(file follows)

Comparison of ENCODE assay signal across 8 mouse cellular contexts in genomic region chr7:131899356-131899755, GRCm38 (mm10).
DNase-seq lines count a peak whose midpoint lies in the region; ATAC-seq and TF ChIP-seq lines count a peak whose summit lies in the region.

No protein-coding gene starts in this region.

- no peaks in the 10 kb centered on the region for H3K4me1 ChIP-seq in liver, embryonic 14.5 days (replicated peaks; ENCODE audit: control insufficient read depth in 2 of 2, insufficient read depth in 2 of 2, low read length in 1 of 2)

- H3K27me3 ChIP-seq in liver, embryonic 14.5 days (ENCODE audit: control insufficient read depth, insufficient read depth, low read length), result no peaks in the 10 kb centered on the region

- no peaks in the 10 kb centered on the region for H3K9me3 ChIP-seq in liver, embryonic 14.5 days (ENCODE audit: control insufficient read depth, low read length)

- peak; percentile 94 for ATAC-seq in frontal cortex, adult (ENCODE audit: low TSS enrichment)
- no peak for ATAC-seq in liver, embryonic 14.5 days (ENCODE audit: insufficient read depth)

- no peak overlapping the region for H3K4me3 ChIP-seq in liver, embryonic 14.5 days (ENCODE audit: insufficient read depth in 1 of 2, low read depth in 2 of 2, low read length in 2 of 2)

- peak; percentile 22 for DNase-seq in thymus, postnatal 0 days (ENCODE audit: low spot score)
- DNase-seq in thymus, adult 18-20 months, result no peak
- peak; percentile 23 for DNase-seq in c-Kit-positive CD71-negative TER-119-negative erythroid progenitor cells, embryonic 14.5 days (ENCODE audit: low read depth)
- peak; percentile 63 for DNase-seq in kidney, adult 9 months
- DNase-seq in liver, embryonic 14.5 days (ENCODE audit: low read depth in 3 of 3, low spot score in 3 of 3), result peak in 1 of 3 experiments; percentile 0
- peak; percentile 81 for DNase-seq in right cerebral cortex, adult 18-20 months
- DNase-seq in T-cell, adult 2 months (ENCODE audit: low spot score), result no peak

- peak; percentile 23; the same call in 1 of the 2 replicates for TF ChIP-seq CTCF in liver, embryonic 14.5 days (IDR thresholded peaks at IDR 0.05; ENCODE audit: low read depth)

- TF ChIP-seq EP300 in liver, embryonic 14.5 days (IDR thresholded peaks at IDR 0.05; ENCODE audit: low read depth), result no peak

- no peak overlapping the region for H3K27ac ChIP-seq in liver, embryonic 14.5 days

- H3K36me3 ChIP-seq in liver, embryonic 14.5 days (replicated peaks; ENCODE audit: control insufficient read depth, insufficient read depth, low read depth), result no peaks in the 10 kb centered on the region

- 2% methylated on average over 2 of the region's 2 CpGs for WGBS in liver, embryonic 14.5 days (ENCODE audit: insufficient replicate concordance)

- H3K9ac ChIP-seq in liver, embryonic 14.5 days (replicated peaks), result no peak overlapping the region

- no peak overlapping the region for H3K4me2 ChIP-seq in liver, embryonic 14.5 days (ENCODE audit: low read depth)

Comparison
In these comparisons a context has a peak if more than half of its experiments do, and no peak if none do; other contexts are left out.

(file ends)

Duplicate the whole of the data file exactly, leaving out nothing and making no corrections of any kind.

Comparison of ENCODE assay signal across 8 mouse cellular contexts in genomic region chr7:131899356-131899755, GRCm38 (mm10).
DNase-seq lines count a peak whose midpoint lies in the region; ATAC-seq and TF ChIP-seq lines count a peak whose summit lies in the region.

No protein-coding gene starts in this region.

- no peaks in the 10 kb centered on the region for H3K4me1 ChIP-seq in liver, embryonic 14.5 days (replicated peaks; ENCODE audit: control insufficient read depth in 2 of 2, insufficient read depth in 2 of 2, low read length in 1 of 2)

- H3K27me3 ChIP-seq in liver, embryonic 14.5 days (ENCODE audit: control insufficient read depth, insufficient read depth, low read length), result no peaks in the 10 kb centered on the region

- no peaks in the 10 kb centered on the region for H3K9me3 ChIP-seq in liver, embryonic 14.5 days (ENCODE audit: control insufficient read depth, low read length)

- peak; percentile 94 for ATAC-seq in frontal cortex, adult (ENCODE audit: low TSS enrichment)
- no peak for ATAC-seq in liver, embryonic 14.5 days (ENCODE audit: insufficient read depth)

- no peak overlapping the region for H3K4me3 ChIP-seq in liver, embryonic 14.5 days (ENCODE audit: insufficient read depth in 1 of 2, low read depth in 2 of 2, low read length in 2 of 2)

- peak; percentile 22 for DNase-seq in thymus, postnatal 0 days (ENCODE audit: low spot score)
- DNase-seq in thymus, adult 18-20 months, result no peak
- peak; percentile 23 for DNase-seq in c-Kit-positive CD71-negative TER-119-negative erythroid progenitor cells, embryonic 14.5 days (ENCODE audit: low read depth)
- peak; percentile 63 for DNase-seq in kidney, adult 9 months
- DNase-seq in liver, embryonic 14.5 days (ENCODE audit: low read depth in 3 of 3, low spot score in 3 of 3), result peak in 1 of 3 experiments; percentile 0
- peak; percentile 81 for DNase-seq in right cerebral cortex, adult 18-20 months
- DNase-seq in T-cell, adult 2 months (ENCODE audit: low spot score), result no peak

- peak; percentile 23; the same call in 1 of the 2 replicates for TF ChIP-seq CTCF in liver, embryonic 14.5 days (IDR thresholded peaks at IDR 0.05; ENCODE audit: low read depth)

- TF ChIP-seq EP300 in liver, embryonic 14.5 days (IDR thresholded peaks at IDR 0.05; ENCODE audit: low read depth), result no peak

- no peak overlapping the region for H3K27ac ChIP-seq in liver, embryonic 14.5 days

- H3K36me3 ChIP-seq in liver, embryonic 14.5 days (replicated peaks; ENCODE audit: control insufficient read depth, insufficient read depth, low read depth), result no peaks in the 10 kb centered on the region

- 2% methylated on average over 2 of the region's 2 CpGs for WGBS in liver, embryonic 14.5 days (ENCODE audit: insufficient replicate concordance)

- H3K9ac ChIP-seq in liver, embryonic 14.5 days (replicated peaks), result no peak overlapping the region

- no peak overlapping the region for H3K4me2 ChIP-seq in liver, embryonic 14.5 days (ENCODE audit: low read depth)

Comparison
In these comparisons a context has a peak if more than half of its experiments do, and no peak if none do; other contexts are left out.